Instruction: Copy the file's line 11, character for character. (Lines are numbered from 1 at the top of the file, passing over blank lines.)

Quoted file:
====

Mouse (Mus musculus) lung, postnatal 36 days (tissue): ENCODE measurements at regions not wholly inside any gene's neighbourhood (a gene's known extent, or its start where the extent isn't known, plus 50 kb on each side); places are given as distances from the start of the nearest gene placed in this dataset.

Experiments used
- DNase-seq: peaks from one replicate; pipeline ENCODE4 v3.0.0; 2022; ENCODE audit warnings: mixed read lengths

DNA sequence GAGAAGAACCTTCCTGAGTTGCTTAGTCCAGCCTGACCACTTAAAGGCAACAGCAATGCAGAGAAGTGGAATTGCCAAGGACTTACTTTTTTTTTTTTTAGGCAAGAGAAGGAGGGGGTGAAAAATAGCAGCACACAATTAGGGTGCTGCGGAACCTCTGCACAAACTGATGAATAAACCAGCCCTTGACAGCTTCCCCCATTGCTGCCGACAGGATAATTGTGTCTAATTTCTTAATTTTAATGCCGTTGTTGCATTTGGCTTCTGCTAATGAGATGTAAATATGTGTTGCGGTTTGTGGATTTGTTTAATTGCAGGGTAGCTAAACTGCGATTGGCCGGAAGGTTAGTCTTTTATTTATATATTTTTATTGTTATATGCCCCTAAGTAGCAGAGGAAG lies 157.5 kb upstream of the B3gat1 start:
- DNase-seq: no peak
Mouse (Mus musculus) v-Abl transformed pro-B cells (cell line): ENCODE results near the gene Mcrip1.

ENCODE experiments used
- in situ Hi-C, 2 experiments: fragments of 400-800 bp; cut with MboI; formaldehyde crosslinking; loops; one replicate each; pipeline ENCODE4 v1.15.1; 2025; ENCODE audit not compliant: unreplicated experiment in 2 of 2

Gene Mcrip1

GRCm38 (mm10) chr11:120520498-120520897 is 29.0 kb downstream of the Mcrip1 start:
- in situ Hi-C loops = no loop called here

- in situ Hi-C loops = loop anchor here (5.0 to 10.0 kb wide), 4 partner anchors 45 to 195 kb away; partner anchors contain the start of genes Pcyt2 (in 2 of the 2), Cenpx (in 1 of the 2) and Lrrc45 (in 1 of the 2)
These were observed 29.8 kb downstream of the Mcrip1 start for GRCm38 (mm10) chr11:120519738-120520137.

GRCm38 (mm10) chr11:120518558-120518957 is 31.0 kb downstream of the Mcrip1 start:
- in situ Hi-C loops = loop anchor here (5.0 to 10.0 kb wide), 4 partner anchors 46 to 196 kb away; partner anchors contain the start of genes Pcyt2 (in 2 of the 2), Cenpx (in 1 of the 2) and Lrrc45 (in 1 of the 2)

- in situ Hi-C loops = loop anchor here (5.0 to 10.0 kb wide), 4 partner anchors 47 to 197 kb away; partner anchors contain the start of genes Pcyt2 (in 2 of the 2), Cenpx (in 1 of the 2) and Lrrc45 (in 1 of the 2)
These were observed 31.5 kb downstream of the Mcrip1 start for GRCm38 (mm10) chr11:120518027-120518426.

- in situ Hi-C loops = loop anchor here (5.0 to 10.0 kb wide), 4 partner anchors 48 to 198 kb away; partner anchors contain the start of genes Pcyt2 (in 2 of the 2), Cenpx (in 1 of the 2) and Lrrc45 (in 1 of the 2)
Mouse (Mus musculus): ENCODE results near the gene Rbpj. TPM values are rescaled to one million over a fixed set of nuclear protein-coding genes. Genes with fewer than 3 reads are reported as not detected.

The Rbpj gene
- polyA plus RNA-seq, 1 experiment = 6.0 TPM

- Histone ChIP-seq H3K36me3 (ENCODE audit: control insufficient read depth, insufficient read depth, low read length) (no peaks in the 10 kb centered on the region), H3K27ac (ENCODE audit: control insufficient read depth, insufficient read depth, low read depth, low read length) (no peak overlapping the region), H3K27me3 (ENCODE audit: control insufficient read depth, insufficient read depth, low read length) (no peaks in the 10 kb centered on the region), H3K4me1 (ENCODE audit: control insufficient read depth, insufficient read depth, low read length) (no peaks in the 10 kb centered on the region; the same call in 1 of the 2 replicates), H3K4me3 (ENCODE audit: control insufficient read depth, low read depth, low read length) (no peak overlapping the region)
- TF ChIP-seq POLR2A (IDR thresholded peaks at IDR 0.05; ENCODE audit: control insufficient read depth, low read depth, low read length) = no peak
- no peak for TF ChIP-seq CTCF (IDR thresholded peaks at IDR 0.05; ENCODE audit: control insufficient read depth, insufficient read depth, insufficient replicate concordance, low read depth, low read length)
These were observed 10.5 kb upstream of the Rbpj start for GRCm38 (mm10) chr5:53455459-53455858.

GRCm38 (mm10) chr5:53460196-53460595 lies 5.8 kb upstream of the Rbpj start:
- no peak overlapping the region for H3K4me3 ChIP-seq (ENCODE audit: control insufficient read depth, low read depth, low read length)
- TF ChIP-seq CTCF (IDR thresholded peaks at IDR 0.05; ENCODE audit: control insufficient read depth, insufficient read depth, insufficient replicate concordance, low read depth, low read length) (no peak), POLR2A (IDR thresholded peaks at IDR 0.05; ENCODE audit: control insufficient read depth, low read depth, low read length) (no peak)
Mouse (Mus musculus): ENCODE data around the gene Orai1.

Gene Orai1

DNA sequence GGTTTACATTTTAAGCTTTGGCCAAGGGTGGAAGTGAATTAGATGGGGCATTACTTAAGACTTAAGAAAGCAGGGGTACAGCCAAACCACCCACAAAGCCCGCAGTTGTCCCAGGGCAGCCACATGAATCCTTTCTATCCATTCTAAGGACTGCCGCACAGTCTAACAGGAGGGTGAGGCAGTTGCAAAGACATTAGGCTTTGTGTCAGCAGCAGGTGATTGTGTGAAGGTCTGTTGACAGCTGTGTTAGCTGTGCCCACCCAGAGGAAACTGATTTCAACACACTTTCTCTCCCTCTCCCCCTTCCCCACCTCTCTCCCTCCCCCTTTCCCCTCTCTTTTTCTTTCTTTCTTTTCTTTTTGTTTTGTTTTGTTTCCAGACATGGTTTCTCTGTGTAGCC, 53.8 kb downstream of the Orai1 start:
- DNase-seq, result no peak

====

- in situ Hi-C loops = no loop called here